SIO2OSX doesn't emulate the parallel port though. It *DOES* have printer emulation for raw text, Atari 825, 1020 and Epson FX-80. This would be awesome to have for RespeQT at some point!

Edited by kogden

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The "real" Atari 850 device counts GetStatus SIO messages (sent to D1).

If the number of "retries" indicates that there is no D1 disk connected, the ATARI 850 sends an answer to the last GetStatus message. This way ATARI 850 starts D1 drive emulation and provides the answers to the following GetSector requests. The code loaded from the ATARI 850 retrieves the R: handler from the device itself.

The fact that the R: Handler was retrieved is stored in RAM, so the ATARI 850 will not emulate the disk drive anymore until it is power cycled.

 

I understand that this can be usfeull if you do not have a floppy drive.

 

If you have a floppy drive, the ATARI DOS tries anyway to retrieve the R: handler by sending a specific request to the ATARI 850.

 

I wondered if the mechanism described above (disk emulation of the 850) would be missed by anybody if it wouldn't be emulated in RespeQt?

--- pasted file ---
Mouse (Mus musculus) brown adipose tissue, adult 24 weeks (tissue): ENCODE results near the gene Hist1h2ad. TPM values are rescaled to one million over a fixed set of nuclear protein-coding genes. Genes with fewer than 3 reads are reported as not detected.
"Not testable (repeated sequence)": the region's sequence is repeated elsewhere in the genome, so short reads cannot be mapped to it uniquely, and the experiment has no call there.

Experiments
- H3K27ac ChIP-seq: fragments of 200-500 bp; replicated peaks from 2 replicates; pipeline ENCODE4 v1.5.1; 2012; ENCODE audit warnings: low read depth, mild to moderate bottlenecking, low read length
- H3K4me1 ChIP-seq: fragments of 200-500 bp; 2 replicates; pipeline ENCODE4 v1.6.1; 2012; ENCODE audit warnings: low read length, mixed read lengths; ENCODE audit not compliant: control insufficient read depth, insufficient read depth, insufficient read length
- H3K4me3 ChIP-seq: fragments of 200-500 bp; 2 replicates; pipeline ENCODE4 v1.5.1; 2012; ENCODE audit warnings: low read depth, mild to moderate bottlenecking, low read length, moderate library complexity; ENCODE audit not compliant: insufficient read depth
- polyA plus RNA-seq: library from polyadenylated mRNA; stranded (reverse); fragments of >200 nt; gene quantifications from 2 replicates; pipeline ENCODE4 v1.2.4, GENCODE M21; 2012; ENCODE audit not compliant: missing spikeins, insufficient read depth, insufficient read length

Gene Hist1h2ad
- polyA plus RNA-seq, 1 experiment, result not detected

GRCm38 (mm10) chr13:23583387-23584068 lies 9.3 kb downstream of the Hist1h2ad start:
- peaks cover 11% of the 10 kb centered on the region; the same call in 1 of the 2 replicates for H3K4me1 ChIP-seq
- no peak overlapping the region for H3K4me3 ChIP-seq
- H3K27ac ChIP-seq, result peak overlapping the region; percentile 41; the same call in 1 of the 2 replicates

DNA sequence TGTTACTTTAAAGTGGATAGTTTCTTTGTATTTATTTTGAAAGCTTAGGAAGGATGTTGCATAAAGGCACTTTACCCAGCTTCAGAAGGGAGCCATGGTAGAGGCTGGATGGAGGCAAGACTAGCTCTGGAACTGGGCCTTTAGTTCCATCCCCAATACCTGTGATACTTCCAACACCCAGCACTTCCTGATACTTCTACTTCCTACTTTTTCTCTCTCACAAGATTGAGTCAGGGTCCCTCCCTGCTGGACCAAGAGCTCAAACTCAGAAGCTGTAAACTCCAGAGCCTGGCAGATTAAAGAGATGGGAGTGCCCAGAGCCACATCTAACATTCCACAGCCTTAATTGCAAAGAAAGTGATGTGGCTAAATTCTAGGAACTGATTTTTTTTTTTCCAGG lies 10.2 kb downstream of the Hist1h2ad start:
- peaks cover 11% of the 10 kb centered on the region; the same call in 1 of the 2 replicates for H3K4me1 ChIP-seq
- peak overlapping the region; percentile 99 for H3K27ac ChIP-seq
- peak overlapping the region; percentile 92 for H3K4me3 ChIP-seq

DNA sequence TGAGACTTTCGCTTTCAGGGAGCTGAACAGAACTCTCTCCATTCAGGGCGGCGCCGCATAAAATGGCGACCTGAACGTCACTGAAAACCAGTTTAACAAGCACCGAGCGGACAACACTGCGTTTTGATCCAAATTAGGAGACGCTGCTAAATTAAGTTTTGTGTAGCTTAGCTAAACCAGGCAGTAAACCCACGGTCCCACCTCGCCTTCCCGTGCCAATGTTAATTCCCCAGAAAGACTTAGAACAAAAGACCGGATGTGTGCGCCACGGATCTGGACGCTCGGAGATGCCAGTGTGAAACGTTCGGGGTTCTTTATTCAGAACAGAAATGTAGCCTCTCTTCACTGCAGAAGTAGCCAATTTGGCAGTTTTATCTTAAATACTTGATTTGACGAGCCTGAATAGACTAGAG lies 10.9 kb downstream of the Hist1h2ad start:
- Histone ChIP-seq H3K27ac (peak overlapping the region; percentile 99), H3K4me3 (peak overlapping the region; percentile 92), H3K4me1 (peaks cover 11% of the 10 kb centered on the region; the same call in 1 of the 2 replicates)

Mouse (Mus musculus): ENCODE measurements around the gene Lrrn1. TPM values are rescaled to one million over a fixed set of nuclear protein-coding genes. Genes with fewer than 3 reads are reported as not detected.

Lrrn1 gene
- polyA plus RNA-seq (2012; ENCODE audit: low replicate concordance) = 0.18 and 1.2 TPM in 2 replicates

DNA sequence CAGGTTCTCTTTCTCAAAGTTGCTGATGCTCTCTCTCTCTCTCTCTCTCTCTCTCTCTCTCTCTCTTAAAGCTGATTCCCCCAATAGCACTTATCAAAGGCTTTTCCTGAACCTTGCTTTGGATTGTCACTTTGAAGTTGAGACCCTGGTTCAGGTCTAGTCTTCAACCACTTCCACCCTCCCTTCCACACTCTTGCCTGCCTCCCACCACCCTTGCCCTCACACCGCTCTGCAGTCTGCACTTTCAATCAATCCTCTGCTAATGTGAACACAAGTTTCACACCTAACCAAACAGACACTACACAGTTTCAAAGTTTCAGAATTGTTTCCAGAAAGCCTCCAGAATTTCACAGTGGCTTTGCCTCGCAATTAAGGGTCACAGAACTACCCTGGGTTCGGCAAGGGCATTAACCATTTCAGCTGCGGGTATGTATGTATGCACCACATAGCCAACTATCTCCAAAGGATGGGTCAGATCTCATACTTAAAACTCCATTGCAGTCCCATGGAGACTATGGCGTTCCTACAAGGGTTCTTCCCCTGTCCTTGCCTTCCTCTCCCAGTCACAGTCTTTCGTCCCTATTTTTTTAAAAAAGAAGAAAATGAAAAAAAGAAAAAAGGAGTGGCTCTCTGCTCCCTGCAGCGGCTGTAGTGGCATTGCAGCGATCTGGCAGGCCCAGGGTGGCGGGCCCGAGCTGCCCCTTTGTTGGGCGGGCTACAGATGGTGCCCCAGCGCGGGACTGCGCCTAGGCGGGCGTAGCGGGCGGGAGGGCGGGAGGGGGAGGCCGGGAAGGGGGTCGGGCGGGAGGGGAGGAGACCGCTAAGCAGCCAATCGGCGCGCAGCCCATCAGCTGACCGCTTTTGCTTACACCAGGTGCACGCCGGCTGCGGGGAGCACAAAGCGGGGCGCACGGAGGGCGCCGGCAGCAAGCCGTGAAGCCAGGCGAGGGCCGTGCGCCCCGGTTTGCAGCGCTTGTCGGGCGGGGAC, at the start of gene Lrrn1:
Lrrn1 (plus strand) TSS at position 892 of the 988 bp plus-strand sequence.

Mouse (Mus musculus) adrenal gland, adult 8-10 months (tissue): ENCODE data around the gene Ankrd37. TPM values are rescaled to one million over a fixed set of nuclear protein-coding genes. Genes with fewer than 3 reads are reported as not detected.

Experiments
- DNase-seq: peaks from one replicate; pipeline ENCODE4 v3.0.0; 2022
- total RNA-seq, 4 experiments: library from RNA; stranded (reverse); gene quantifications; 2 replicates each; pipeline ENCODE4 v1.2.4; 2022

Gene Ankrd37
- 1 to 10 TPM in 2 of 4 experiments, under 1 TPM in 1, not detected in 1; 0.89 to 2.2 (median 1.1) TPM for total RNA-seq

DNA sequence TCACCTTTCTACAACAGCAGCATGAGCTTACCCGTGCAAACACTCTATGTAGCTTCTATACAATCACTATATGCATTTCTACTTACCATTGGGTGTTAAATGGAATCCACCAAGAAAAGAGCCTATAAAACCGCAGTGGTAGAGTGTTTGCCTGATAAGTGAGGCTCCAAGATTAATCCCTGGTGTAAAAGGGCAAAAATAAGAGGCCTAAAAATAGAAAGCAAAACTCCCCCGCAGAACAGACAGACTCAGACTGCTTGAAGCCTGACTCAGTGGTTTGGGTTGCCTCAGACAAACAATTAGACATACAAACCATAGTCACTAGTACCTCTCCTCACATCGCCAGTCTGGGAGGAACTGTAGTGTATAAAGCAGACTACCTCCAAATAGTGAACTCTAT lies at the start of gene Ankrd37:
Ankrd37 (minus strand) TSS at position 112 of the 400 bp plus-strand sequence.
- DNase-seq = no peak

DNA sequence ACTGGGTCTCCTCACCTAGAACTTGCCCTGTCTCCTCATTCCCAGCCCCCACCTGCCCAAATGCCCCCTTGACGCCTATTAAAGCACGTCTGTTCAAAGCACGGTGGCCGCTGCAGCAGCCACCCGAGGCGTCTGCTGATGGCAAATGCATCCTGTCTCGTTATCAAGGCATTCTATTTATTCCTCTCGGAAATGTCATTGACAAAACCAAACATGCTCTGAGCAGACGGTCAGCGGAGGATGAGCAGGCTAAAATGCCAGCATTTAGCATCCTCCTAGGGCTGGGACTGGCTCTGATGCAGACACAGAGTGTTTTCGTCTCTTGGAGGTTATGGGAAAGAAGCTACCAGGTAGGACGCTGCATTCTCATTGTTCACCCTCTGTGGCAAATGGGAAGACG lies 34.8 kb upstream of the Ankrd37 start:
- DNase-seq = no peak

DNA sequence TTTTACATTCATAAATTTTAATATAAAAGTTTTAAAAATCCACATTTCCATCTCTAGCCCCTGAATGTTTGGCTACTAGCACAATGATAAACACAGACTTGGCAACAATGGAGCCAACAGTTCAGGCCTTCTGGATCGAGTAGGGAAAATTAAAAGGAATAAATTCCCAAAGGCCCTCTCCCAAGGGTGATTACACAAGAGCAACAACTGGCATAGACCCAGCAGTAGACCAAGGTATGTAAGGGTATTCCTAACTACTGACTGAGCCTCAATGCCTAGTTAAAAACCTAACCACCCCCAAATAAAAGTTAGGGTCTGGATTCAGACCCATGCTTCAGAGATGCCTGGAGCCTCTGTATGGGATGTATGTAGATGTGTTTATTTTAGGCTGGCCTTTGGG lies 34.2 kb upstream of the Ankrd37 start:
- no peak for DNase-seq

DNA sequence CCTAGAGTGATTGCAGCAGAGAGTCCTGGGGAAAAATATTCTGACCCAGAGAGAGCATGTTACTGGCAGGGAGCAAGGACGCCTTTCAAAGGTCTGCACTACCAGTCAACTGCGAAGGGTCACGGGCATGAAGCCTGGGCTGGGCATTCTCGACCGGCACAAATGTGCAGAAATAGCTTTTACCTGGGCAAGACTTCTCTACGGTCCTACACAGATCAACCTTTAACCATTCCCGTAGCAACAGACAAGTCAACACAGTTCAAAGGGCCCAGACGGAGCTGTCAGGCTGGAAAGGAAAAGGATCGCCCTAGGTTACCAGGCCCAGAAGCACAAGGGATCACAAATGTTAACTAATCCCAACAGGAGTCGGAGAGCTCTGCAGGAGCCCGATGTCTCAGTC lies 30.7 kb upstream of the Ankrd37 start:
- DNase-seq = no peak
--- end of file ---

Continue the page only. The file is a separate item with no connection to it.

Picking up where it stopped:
Every RespeQt user automatically gets emulated disk drives available.

I think that such a feature would be totally confusing to the users.

 

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The "real" Atari 850 device counts GetStatus SIO messages (sent to D1).

If the number of "retries" indicates that there is no D1 disk connected, the ATARI 850 sends an answer to the last GetStatus message. This way ATARI 850 starts D1 drive emulation and provides the answers to the following GetSector requests. The code loaded from the ATARI 850 retrieves the R: handler from the device itself.

The fact that the R: Handler was retrieved is stored in RAM, so the ATARI 850 will not emulate the disk drive anymore until it is power cycled.

 

I understand that this can be usfeull if you do not have a floppy drive.

 

If you have a floppy drive, the ATARI DOS tries anyway to retrieve the R: handler by sending a specific request to the ATARI 850.

 

I wondered if the mechanism described above (disk emulation of the 850) would be missed by anybody if it wouldn't be emulated in RespeQt?

 

Every RespeQt user automatically gets emulated disk drives available.